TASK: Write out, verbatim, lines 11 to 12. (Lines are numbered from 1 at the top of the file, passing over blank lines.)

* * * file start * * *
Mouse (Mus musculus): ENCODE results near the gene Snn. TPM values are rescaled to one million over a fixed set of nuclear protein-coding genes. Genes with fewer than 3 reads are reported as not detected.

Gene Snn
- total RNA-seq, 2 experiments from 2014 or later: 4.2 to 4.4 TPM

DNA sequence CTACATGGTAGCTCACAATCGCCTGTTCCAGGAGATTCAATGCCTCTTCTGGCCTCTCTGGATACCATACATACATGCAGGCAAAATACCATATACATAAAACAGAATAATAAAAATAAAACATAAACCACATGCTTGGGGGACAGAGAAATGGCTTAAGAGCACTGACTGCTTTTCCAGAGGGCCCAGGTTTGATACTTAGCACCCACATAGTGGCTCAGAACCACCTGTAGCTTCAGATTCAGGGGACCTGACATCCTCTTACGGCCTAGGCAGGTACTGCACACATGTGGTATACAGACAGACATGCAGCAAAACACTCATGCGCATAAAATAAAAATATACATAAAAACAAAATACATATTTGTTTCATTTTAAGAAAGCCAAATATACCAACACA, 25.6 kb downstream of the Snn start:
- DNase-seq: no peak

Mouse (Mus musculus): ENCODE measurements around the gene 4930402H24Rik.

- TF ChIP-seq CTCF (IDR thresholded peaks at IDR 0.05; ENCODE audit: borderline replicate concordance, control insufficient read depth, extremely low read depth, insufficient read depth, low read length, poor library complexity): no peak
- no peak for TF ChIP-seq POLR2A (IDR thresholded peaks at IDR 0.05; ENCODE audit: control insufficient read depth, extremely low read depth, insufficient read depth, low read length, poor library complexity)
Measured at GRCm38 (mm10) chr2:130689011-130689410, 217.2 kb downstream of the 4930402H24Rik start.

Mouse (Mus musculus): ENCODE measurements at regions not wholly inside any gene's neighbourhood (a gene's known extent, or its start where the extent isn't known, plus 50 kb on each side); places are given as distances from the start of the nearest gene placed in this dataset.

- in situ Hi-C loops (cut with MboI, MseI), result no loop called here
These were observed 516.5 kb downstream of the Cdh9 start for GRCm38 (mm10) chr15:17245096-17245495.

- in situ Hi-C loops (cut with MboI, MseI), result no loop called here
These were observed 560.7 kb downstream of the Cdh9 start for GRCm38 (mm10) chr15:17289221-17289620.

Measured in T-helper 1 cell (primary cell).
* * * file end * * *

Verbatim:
- in situ Hi-C loops (cut with MboI, MseI), result no loop called here
These were observed 516.5 kb downstream of the Cdh9 start for GRCm38 (mm10) chr15:17245096-17245495.